Musk Raises Vaccine Concerns After Bronny James Heart Attack

Concerns about the safety of COVID-19 vaccines, which were rushed to production for emergency use and essentially forced onto large segments of the population, have abounded in recent years.

Stories of otherwise healthy adolescents and young adults — primarily males — suffering from unexplained heart problems have only added to the speculation that these shots are not as safe as many supposed experts said they were.

Even mainstream media outlets including NBC News confirmed that evidence shows an increased risk of myocarditis and pericarditis among some young men after receiving an mRNA COVID-19 vaccine.

Yale University School of Medicine associate immunobiology professor Carrie Lucas called the vaccine “a little bit of a double-edged sword,” citing its effectiveness in building an immune response but noting that it also causes “cells to overreact and cause tissue inflammation.”

The latest high-profile case involved Bronny James, the eldest son of NBA star LeBron James, who went into cardiac arrest on Monday.

News of the development quickly spread on social media, where a number of prominent users engaged in speculation regarding the role that vaccines might — or might not — have played in the health scare.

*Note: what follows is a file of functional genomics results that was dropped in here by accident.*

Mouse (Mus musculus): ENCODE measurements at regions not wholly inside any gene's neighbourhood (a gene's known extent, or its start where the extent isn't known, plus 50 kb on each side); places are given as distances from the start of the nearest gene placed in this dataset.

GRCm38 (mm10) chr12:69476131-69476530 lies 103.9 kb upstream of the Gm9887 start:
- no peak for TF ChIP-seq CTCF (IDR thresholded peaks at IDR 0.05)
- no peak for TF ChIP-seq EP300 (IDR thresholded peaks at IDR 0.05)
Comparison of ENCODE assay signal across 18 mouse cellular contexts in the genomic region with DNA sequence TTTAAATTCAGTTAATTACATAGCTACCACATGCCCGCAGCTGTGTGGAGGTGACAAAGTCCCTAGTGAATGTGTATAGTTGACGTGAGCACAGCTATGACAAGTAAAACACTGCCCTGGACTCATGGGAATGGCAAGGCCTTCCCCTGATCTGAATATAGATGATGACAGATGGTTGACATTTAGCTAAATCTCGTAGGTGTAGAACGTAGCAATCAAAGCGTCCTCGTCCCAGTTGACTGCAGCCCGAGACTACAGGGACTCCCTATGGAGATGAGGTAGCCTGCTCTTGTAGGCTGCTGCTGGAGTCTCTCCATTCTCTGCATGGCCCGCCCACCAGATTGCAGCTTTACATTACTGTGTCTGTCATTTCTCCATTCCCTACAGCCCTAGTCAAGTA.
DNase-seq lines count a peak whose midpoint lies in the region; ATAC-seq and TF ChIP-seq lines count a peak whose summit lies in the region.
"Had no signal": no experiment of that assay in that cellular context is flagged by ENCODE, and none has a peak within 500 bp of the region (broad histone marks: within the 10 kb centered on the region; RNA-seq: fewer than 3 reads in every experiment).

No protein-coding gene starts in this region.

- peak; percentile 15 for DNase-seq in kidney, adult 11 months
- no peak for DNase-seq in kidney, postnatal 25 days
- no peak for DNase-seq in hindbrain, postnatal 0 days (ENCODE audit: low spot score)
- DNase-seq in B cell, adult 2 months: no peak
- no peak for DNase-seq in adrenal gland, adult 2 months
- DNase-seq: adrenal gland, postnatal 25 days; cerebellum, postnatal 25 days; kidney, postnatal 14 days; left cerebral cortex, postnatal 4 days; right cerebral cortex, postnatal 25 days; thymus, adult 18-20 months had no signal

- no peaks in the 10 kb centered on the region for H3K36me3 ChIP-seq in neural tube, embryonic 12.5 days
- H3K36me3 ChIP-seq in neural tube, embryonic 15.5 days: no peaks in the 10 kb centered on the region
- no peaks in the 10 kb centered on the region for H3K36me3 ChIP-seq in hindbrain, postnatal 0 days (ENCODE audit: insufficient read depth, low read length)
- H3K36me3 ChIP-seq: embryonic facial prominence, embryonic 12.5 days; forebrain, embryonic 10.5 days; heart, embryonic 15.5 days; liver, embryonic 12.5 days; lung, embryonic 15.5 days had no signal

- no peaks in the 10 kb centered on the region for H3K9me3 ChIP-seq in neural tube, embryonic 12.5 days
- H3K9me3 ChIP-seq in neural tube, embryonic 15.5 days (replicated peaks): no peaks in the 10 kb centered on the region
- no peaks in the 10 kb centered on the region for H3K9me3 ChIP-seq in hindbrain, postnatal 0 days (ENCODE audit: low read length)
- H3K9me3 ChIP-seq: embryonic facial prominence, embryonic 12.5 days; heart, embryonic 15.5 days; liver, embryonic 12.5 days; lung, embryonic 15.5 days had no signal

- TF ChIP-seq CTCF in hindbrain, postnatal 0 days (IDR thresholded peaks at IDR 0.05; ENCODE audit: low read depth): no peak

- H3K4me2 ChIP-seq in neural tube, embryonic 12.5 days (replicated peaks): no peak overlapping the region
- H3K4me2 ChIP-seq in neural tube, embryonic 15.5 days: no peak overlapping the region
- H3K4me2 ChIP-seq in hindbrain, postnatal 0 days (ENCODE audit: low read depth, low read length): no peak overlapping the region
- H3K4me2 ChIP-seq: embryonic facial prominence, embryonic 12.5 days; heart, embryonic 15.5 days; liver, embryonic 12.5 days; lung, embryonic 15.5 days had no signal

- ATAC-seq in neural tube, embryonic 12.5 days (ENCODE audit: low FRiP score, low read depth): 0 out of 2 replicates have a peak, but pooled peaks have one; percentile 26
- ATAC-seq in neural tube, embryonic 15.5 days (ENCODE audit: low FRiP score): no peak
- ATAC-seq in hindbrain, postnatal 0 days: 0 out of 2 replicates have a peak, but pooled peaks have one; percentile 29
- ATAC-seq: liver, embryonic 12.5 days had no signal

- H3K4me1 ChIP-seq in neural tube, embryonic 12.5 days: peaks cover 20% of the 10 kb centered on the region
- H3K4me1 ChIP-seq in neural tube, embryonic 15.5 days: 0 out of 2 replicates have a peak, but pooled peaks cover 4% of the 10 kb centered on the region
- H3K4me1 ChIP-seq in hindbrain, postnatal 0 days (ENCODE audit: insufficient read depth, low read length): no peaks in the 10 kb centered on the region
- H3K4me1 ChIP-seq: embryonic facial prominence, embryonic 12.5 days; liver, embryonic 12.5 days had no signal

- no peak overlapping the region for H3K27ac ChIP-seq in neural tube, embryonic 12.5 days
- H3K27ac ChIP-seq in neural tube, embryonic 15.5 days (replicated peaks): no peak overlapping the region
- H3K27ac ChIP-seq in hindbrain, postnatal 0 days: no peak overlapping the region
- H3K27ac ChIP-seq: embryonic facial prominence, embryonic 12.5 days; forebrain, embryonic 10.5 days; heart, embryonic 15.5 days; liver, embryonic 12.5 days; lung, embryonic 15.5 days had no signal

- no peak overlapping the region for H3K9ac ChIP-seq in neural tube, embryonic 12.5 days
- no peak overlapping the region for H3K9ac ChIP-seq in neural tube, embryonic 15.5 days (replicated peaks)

For his part, Twitter CEO Elon Musk proclaimed: “We cannot ascribe everything to the vaccine, but, by the same token, we cannot ascribe nothing.”

Citing evidence that myocarditis “is a known side-effect” of the vaccine, he added that the “only question is whether it is rare or common.”

Musk received significant support from Twitter users who similarly believe that the safety of the vaccine deserves additional scrutiny, but many others remain entrenched in the talking points of politicians who insisted that the shot is the only way to protect against the real danger: COVID-19.

“Myocarditis is also a much more common symptom of COVID,” tweeted leftist commentator Ed Krassenstein. “It’s also something that has been happening to athletes since the beginning of sports.”

Some Twitter users opted to promote their own theories.

“Maybe it were steroids or undiagnosed heart problems?” Mario Pawlowski tweeted. “I don’t believe in this anti-vaccine propaganda Elon. Why everyone I know, including me and my family don’t have any problems after the shots?”